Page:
From the outset, through the drawings of the wolf and hamburger, and through the creation of mixed-media Valentine’s Day cards that feature painted macaroni noodles as the ventricles of a heart, Ferris defines Karen as an artist; it is this role that allows her to draw, and therefore define herself, as a wolfgirl. However, My Favorite Thing is Monsters also begins by positioning Karen in two additional roles. First, she is a critical consumer of horror comics, commenting directly on ways that traditional formulas – “monster + boobs = horror” – create the category of the monstrous. Second, she is positioned as a kind of art historian, explaining visual theory to the reader and reinterpreting – by re-drawing museum pieces in her notebook – famous paintings. Beyond simply occupying these roles the way a character in any book might, Karen inhabits these roles explicitly through the formal capacity of the text: readers experience her burgeoning insights as a critic through her own artistic renderings of herself, horror covers, famous paintings, and – once she starts listening to audio recordings of Anka’s life story – flashbacks that bring Anka back to life as Karen illustrates Anka’s words several pages at a time. 
The potency of Karen’s wolfgirl form – not simply as a culturally constructed cite of monstrosity consistent with her stepping on the “cootie step” that her classmates use to identify the tainted but also as an artistic rendering of that monstrosity – is developed through the formal innovations that create My Favorite Thing is Monsters, innovations that, because of the conceit of the notebook, are attributed not just to Ferris but to Karen herself. Despite never having published MFTiM serially, Ferris breaks the narrative into chunks that look a lot like single issues, complete with cover art. However, these sections – which appear to be single issues of fictitious horror comics, all created by Karen – are not of uniform pagination, suggesting that Karen isn’t just rendering her life according to the rules of an accepted genre, but modifying those rules as she pleases. Likewise, the absence of traditional panels gives Karen additional power to modify the form in which she is rendering the exploits of herself as a werewolf detective. These deviations are ways for Ferris, through Karen’s pen, to answer Alice Notley’s call to break the structures that hold story.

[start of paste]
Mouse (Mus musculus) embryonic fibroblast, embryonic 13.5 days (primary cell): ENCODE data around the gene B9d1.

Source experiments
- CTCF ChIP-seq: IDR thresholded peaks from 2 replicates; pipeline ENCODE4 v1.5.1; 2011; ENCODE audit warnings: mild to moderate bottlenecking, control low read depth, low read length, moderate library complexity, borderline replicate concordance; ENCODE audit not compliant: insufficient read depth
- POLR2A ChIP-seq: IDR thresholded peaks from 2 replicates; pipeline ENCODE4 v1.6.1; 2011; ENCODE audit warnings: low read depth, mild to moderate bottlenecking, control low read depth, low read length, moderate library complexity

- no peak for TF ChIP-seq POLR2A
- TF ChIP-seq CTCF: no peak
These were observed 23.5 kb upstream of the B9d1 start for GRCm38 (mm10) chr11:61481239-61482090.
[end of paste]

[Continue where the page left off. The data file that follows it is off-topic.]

Through her own artistic intervention, Karen not only monstrifies herself in an act of self-creation and delineation, she alters the entire world of MFTiM: white Chicagoans are depicted with distorted, animalistic mouths and eyes; Karen’s brother, one of the only characters whose faces is colored in a way that suggests he is fully alive, is presented with a body inscribed by language and story in the form of tattoos interpolated by Karen’s rendering of them; finally, the murdered Anka – othered by Karen initially as “insane” – is rendered blue throughout the text and eventually given a bloody teardrop and marked as mythological creature. Karen is not just the protagonist working to solve a mystery that is of no interest to the Chicago Police Department, she is the creator of the world in which she is doing so. As the story progresses and she learns things about her brother that he fears will cause her to hate him, it becomes clear that part of her power as creator of her own story is not only to dictate the terms by which she is monstrous, but to do the inverse, creating a visual and narrative language by which the monstrous or deviant might be understood as fundamentally human.